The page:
Aydin stands front and center as the principal half of our two-hander between him and fellow Reel Deal film cohort, actor and martial artist Phong Giang. Their acting tends to deliver on slightly shorter expectations apart from some of the more flourishing and better dialogue moments on screen, sans fight scene performing. You can see it in both actors, especially Aydin on whom much of the premise focuses as the film progresses forward, while much of the film’s dramatic caliber rests on the aforementioned Pereira, and actors Peter Frangella who plays “The Old Man” and Joseph Di Mambro in the role of rivaling crime boss, Bruno. Actor Matthew Sauvé plays Detective Barsetti to whom our protagonist, John, has been quietly and reluctantly confiding in regarding the Old Man’s dealings.
The writing is where On The Ropes takes a major stumble at a certain point later in the movie. It teeters just a tiny bit in the second half as you’re watching and observing how John’s relationship with Chloe progresses amid his internal conflict with claiming the leadership title of his crime family. By the third quarter, he faces condemnation by the cops after being attacked which doesn’t make much sense and does little for Barsetti’s detective work much less his likeability when he and John’s girlfriend whose concern for John’s life seemingly wears quickly thin in the film.
The action, direction and fight choreography are as top-notch as you would have it from a team such as what On The Ropes enlists. Competitive mixed martial artist Aristote Luis gets a few more lines for another brier role that rematches him against his fellow Plan B headliners Aydin and Giang along with a few other familiars fans of online action may recognize.
Alexandre Bailly, who I’ve known of since about ten years ago in a Z-Team shortfilm collaboration, gets a few shining moments of his own, including a fight scene as one of three assassins pit against Aydin’s character. Action actor and stunt performer Gui DaSilva, best known for serving as one of several doubles Chadwick Boseman’s Black Panther in the MCU; DaSilva’s screen fighting prowess, much like his colleagues on this project, is second to none, and you need only watch him throw his best kick once before literally having nothing to say after catching lockjaw.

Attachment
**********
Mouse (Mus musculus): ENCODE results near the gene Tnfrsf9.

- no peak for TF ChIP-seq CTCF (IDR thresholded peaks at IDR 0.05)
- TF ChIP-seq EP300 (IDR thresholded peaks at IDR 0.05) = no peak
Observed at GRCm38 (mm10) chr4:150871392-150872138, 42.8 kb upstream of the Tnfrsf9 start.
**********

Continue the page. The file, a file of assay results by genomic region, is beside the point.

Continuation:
There are just few plot holes in the film, but nothing worth getting too nitpicky about. At least one painfully noticeable consistency issue comes during the ballet room fight between actors Aydin and Yoon in which character Chloe’s body seemingly moves by itself a few times. The fight scene itself is spectacular as usual with watching these two work, but with Chloe’s body clearly visbile and displaced from time to time, it does distract from the fight.
The one-on-one finale between Giang and Aydin lens a much more rewarding bookend to the film’s closure that falls short regarding to the confusing ending surrounding characters John and Chloe, and their fate. Suspending disbelief is optional if you pay less attention to the dialogue, although you definitely are left a little unfulfilled by the story. The writing starts off feasibly well for the first half of the film despite some mild stumbles, but the second half leaves you wondering what the heck happened, and why.
The movie isn’t entirely left in defeat of its flaws, however. Much like the subtext between our “Old Man” and his sons in a flashback sequence, On The Ropes strives for true victory by staring tenaciously into center-ring, and rebounding where and when it needs to on select moments of drama, and specifically when it comes to amazing fight choreography and exquisite film performance.
Mark’s ability to craft an albeit decent feature-length story with kinetic and energizing martial arts action remains buoyant, save for the shortcomings that come with being an independent filmmaker. The quality and potential in the process of it all are there. It just needs more sharpening.